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S. Singha, T. A. Baugher, and E. C. Townsend

The objective of this study was to determine the relationship between temperature and color development in 3 strains of Red Delicious apple (Malus domestica Borkh). The strains `Scarlett Spur', `Ultrastripe' and `Starkrimson' were chosen based on variation in coloration. Chromaticity values (L* a* b*) were measured with a Minolta CR-200b calorimeter on 5 tagged apples on each of 4 trees of each strain. Measurements were made at approximately the same location on each fruit 23 times from July 11 through September 25, 1989. Differences in a*/b* ratio among strains were observed as early as the first sampling date; with `Scarlet Spur' having the highest ratio and `Starkrimson' the lowest. These differences were maintained for most the growing season. Temperature below 21C tended to enhance color development, whereas temperature above 21C reduced coloration. Temperature affected all 3 strains similarly.

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M.A. Woodard, B.C. Bearce, S. Cluskey, and E.C. Townsend

`Inca Yellow' marigolds (Tagetes erects L.) were planted in polyethylene bags containing coal bottom ash (CBA), pine wood peelings (PWP), a mixture of 1 CBA: 1 PWP (v/v), and loose Grodan rockwool (RW) and grown in a circulating nutriculture system. Three fertigation frequencies of 12, 6, or 4 cycles per 12-hour light period were set with a duration of 5 minutes each. Flower diameters of marigolds grown in CBA, PWP, and CBA-PWP exceeded flower diameters of RW-grown marigolds, and days from planting to harvest were less in CBA and CBA-PWP than in the other two media. There was no interaction between medium and fertigation frequency. Foliar analysis showed no significant differences in plant elemental composition among root media or fertigation frequencies. Postharvest PWP water extracts contained higher P levels than extracts of other media, and CBA-PWP water extracts contained higher K, Ca, and Mg. In the CBA-PWP mixture, decomposition products from PWP may have increased P volubility and solubilized the K, Ca,-and Mg-in CBA.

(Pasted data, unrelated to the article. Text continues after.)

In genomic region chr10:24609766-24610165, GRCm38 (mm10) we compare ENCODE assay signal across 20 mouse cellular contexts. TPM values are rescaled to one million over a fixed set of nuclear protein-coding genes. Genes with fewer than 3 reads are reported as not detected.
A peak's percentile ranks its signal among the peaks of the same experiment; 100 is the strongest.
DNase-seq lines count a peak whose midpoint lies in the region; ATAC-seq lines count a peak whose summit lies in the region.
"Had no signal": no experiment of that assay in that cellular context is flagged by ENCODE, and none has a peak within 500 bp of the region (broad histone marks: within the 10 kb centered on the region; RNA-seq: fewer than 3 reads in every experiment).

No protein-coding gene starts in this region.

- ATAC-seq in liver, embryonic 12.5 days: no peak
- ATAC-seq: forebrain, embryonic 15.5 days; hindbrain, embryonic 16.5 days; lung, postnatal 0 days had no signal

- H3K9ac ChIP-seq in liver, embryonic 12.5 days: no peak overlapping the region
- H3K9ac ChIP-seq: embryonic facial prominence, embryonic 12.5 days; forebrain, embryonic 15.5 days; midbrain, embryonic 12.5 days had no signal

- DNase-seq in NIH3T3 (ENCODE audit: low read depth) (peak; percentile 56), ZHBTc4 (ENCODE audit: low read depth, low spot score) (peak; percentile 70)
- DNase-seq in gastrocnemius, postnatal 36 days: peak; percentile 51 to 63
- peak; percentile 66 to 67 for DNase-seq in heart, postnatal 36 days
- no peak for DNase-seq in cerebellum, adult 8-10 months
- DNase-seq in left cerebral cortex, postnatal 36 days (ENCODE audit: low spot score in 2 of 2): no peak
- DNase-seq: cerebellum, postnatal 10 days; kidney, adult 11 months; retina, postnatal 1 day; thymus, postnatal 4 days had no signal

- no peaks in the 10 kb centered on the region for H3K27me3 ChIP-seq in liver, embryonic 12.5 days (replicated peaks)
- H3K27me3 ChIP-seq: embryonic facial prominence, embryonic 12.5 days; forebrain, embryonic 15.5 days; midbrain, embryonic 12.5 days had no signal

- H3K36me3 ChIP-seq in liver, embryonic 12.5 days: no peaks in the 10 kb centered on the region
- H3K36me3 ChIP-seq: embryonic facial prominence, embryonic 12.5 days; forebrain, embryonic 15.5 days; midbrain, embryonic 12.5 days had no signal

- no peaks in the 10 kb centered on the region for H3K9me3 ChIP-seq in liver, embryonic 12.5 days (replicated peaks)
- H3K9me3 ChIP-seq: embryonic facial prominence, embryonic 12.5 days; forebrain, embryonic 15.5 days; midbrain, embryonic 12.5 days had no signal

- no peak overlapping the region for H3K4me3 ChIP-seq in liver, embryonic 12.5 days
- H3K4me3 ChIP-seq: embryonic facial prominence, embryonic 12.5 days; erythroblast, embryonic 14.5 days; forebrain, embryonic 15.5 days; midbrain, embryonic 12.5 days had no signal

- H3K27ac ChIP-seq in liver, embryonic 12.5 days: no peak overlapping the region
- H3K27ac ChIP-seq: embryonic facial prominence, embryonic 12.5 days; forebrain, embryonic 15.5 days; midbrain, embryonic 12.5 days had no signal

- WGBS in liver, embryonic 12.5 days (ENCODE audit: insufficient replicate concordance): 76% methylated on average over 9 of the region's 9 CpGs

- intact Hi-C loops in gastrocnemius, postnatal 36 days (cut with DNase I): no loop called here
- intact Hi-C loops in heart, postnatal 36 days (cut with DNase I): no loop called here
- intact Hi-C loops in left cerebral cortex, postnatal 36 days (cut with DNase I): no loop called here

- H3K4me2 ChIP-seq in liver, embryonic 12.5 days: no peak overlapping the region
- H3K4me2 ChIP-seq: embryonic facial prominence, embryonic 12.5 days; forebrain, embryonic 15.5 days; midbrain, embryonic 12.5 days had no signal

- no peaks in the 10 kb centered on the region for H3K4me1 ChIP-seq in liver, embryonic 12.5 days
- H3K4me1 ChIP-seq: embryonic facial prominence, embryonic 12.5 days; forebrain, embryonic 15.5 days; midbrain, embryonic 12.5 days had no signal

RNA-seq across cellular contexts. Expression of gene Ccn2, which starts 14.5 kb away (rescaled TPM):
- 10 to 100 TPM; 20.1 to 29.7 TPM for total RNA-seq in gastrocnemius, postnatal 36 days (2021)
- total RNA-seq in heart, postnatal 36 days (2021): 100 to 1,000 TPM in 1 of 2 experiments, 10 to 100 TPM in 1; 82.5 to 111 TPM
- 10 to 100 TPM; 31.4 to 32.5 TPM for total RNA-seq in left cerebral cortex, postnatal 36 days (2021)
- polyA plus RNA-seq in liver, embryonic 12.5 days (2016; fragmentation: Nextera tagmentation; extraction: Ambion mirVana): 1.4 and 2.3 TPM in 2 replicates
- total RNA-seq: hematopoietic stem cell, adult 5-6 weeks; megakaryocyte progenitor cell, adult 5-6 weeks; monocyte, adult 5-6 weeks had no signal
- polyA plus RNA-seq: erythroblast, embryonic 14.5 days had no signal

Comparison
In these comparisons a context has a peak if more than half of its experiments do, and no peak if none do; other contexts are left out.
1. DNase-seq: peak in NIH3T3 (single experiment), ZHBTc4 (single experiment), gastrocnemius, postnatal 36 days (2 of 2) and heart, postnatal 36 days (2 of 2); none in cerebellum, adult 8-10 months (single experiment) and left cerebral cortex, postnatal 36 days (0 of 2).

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Jennifer C. Bradley, J.M. Zajicek, C.D. Townsend, and G.E. Briers

The objectives of this research project were to: 1) Develop an environmental science curriculum that was heavily activity-based, 2) evaluate the curriculum for usefulness as a teaching tool, and 3) test student knowledge and attitude changes towards the environment resulting from exposure to this 10-day curriculum unit. The curriculum developed entitled Environmental Technology—”Natural State of the Environment” was designed to provide an introduction to biological processes and basic principles of ecology, and to set the foundation for additional environmental studies. The curriculum was sent to 31 high schools in Texas and tested on 1500 students. Students participating in this study were administered a pretest prior to participation in the environmental science curriculum and an identical post-test after its completion. The questionnaire included an attitude inventory and knowledge section in addition to a biographical information section. Results examine the relationship between environmental knowledge and environmental attitudes, determine the attitude and knowledge changes from before until after the instructional unit, and focus on the importance and need for environmental education programs.